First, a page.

You can listen to a recording of the call here
In another week of America’s Voice “Office Hours,” experts and advocates discussed the recent immigration developments. Speakers delved into March CBP numbers, analyzed the root causes of migration, discussed the role of refugee resettlement as part of a regional strategy, and denounced the treatment of Haitians, with specific reference to a recent report co-authored by Haitian Bridge Alliance, The Invisible Wall: Title 42 and its Impact on Haitian Migrants.
Krish O’Mara Vignarajah, President and CEO of Lutheran Immigration and Refugee Service, said, “We need to look at refugee resettlement as an important piece of the puzzle to address the most vulnerable in our own hemisphere – especially children. It’s essential that we build in-country processing capacity in Central America to provide alternative pathways to protection and eliminate some of the need for migrant children and families to embark on the long, dangerous journey to the border. The Biden administration’s re-institution of the Central American Minor program and its aim to establish processing capacity abroad through its immigration legislation are both vital steps in the right direction. It should not go unnoticed, however, that the administration has thus far failed to act on its proposal to revise the refugee admissions ceiling for this year. Without doing so, the Trump administration’s restrictive refugee policy remains in place, and thousands of children and families must defer their hopes of safety until Biden’s pen meets paper.”
Guerline Jozef, Co-founder and Executive Director, Haitian Bridge Alliance, said, “When we look at the root causes of why people migrate from their countries, what we are seeing is that the majority of Black people in the US-Mexico border have been in transit for the past 10 years. Whether they were in Brazil, Chile, Venezuela, as a result of different unrest were forced to again leave. The people who are in the US-Mexico border have been there from a year-and-a-half to even five years. So when we hear about a crisis at the border, right now we are seeing the consequence of the past 5 years. We are seeing the result of an asylum system that has been completely dismantled. We are seeing the result of the use of Title 42, that is being used as a trap for people who are desperately in need of protection. That is why we are asking for the rescindment of Title 42 to provide protection to the poor people that are in dire need.And we are also asking for President Biden to immediately redesignate TPS for Haiti.”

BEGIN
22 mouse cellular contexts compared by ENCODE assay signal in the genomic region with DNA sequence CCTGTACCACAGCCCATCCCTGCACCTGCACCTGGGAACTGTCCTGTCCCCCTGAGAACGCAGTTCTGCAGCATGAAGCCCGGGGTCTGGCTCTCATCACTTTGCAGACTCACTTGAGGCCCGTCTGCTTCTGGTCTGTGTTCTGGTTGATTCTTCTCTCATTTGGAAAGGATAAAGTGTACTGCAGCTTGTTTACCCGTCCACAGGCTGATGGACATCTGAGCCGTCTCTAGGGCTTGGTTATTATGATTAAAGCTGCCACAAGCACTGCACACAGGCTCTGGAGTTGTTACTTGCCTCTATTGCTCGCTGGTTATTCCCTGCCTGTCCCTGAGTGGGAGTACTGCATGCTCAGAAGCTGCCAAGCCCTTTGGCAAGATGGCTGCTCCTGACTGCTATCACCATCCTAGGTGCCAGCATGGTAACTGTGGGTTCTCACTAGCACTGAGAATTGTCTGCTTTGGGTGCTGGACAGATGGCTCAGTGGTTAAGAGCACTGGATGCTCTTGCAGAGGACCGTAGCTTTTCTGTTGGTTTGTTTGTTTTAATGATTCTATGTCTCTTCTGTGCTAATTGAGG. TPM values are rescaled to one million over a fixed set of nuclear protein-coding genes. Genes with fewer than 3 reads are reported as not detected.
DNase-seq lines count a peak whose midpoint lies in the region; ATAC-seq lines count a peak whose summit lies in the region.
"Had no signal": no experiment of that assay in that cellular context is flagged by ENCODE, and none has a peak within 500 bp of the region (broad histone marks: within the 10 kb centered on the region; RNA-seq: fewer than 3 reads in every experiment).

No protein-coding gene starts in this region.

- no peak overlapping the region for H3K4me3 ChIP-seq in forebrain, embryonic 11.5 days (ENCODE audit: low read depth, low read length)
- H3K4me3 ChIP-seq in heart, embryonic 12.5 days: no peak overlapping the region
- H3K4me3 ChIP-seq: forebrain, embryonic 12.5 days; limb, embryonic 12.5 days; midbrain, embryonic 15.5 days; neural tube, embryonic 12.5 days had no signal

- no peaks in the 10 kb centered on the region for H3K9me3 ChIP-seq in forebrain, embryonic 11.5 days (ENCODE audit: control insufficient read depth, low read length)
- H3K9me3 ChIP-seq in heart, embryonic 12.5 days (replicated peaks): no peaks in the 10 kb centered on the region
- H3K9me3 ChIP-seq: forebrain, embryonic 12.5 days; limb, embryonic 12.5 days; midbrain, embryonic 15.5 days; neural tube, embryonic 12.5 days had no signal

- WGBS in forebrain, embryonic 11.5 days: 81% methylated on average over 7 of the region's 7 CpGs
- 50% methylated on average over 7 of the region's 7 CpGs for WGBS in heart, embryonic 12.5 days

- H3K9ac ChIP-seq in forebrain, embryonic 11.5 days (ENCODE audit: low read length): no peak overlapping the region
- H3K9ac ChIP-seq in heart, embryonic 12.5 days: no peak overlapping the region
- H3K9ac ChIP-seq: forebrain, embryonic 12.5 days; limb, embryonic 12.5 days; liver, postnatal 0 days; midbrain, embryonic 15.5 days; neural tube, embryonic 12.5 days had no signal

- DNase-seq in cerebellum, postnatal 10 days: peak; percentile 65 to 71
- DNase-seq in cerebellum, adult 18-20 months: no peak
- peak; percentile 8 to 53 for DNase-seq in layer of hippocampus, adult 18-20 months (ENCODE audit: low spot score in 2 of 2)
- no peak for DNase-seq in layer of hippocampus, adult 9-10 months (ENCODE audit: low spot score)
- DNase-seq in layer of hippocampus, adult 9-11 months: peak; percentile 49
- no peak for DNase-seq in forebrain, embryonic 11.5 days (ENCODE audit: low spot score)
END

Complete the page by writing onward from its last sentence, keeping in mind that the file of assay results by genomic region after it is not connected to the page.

Aaron Reichlin-Melnick, Policy Counsel, American Immigration Council, said, “The Biden administration is dealing with two very different phenomena at the border. 67% of border apprehensions since January have been single adults, who began coming in large numbers the moment lockdowns lifted across Mexico and Central America last spring. Nearly all are expelled back to Mexico without being allowed to seek asylum, causing many to cross repeatedly, further driving up apprehensions and producing headlines about the highest number of encounters in decades. At the same time, families and children are more closely tracking 2019 levels, with higher numbers of unaccompanied children offset by lower numbers of families. Despite Biden’s promise to restore asylum at the border, far fewer families are being permitted to seek asylum today than under the Trump administration in 2019.
Oscar Chacon, Executive Director, Alianza Americas, said, “The greatest challenge when it comes to immigration issues is the urgent need to overcome the false and poisonous narrative about immigrants imposed on the nation by white supremacist and xenophobic forces since the early 1980’s. The Biden Administration must defy such a hateful and deceiving narrative, and reorient the conversation based on the undeniable fact that immigrants and refugees have enriched the United States of America in multiple ways. The times we are living call for truly new beginnings on multiple fronts. The way we treat asylum seekers, refugees and immigrants; as well as the way we recast the conversation about immigration policy, must not be exceptions. If there is a crisis that urges solutions is what is happening in México and Central American nations. If these nations can become more prosperous, more democratic, much safer for everyone; there will be fewer people forced to flee their countries.”